2: Modeling collaborative behavior: executives set the tone.
3: Creating a gift culture: mentoring and coaching.
4: Ensuring the requisite skills
5: Supporting a strong sense of community
6: Assigning team leaders that are both task-and relationship-oriented
7: Building on heritage relationships: meaning place at least a few people who know each other on teams.
8: Understanding role clarity and task ambiguity. (Gratten, Erickson 1).

Team building exercises
For organizations, implementing a team concept is not without challenges a “substantial barrier is individual resistance.” (Robbins 328). For teams to succeed, “individuals must be able to communicate openly and honestly, to confront differences and resolve conflicts, and to sublimate personal goals for the good of the team.” (Robbins 328). Robbins suggests, “selection, training, and rewards” as the primary options managers have when reshaping individuals into team player. Organizations must rework their training programs to focusing on team aspects to be successful. (Robbins 328). When conducting team building exercises, Miller suggests in, Quick Activities to Improve your Team, seven steps team trainers must follow to be successful:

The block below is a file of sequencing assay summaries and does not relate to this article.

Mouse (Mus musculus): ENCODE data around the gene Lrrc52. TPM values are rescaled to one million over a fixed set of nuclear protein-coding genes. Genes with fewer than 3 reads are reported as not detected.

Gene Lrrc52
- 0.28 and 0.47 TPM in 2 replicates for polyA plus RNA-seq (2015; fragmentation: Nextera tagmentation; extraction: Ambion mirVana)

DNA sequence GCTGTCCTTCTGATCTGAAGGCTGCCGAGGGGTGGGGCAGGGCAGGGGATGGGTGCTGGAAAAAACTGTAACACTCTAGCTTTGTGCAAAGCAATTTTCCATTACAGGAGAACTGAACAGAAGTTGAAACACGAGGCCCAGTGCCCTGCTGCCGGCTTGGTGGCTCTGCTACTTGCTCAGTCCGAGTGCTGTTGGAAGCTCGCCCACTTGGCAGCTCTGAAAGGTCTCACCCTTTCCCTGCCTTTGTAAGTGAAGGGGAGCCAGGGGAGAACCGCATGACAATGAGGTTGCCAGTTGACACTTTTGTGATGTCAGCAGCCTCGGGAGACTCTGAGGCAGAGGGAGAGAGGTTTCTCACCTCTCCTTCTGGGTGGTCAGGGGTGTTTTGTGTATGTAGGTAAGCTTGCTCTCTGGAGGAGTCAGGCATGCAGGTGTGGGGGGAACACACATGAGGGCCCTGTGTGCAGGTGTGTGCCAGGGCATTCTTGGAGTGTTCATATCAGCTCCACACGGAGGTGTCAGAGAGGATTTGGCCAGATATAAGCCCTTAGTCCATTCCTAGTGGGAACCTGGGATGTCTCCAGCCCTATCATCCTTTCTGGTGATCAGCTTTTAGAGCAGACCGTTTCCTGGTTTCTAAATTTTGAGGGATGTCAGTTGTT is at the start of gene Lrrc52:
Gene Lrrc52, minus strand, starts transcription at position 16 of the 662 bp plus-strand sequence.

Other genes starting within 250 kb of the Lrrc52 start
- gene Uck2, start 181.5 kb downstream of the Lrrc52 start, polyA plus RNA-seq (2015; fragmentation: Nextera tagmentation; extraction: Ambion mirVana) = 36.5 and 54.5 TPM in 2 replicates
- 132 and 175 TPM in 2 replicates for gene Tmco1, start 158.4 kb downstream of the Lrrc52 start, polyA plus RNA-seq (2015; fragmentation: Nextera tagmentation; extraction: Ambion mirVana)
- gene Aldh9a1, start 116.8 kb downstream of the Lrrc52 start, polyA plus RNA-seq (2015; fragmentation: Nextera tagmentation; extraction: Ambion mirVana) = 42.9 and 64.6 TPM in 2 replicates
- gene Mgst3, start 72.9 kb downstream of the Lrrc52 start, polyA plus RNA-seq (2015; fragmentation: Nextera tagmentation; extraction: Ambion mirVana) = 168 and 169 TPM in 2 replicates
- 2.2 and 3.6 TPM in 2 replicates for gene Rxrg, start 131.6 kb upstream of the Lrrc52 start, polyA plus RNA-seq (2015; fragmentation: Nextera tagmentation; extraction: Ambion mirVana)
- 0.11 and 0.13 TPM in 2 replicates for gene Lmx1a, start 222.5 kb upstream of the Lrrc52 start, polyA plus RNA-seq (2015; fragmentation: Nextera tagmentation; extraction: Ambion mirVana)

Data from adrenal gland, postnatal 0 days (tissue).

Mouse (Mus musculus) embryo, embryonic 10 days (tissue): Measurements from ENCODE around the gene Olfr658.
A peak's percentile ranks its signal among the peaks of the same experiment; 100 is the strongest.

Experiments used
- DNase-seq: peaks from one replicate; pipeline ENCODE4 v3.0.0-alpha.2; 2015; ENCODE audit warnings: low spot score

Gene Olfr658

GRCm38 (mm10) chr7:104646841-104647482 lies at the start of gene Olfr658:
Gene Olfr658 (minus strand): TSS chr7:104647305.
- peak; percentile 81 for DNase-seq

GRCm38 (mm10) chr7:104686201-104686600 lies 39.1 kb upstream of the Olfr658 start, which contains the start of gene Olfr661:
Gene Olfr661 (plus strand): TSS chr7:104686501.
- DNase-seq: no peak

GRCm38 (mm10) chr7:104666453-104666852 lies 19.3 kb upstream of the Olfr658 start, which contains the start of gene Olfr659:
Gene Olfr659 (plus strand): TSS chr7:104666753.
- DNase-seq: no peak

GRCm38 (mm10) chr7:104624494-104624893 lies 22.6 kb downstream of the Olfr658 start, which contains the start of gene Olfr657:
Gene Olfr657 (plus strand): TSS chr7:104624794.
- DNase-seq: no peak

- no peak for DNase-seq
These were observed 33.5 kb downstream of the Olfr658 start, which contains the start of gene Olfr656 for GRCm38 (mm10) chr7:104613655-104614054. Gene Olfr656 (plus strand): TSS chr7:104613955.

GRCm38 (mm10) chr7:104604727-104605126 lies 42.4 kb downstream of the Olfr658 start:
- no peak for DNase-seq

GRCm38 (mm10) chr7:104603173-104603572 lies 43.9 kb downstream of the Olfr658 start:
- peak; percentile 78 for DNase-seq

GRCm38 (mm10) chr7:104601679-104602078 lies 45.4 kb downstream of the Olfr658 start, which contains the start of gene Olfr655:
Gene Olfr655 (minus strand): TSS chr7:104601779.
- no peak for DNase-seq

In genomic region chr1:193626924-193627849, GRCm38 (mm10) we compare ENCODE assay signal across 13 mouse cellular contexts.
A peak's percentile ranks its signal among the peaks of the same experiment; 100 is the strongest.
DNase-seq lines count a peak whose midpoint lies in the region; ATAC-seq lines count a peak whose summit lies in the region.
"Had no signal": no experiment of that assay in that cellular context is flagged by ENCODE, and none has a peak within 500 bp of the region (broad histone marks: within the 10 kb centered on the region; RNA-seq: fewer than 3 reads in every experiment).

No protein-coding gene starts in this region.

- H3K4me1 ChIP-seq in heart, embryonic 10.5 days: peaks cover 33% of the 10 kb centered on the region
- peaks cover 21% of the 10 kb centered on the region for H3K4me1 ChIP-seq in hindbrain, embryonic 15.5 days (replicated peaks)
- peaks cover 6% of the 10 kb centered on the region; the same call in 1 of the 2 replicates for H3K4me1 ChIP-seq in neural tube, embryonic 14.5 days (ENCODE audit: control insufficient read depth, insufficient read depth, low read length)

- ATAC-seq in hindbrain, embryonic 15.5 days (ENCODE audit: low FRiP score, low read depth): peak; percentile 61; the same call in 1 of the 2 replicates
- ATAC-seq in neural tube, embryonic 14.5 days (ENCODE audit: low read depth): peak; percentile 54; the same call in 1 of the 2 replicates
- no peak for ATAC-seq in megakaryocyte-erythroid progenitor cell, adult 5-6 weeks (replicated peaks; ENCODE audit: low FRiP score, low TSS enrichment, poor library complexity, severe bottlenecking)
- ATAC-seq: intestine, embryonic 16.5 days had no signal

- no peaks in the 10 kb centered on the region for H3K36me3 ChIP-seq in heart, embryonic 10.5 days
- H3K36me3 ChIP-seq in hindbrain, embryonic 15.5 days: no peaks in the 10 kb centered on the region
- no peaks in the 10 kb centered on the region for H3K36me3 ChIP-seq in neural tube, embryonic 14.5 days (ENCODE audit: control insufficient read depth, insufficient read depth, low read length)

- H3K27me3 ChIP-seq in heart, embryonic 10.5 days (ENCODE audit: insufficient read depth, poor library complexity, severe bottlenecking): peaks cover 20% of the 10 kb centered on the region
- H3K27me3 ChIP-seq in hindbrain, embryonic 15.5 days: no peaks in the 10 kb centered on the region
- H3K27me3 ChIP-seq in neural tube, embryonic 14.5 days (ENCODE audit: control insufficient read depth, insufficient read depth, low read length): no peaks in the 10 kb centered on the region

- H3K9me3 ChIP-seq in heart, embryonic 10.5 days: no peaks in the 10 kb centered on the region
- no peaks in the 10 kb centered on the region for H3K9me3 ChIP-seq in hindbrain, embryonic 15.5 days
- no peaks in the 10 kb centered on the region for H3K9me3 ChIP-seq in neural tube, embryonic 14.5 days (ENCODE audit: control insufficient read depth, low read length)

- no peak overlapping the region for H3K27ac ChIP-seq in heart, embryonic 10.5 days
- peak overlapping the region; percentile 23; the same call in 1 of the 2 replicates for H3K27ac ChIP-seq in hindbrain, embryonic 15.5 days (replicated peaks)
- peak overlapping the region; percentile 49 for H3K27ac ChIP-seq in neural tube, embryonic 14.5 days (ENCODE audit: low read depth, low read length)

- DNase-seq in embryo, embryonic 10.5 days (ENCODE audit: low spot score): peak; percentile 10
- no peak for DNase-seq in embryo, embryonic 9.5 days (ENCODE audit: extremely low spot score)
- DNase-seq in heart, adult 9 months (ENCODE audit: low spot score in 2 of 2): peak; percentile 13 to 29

1: Select a good activity for your team
2: Prepare for your team building activity
3: Explain the team building activity to your team
4: Check for understanding before beginning
5: Run the activity
6: Debrief the activity
7: Reinforce the learning back on the job.( Miller 28-32).
An organization will face it’s most difficult challenges in creating team players when, “ the national culture is highly individualistic, and the teams are being introduced into an established organization that has historically valued individual achievement. “ (Robbins 328). To overcome these barriers, executives must commit the organization to the team concept, and lead by example.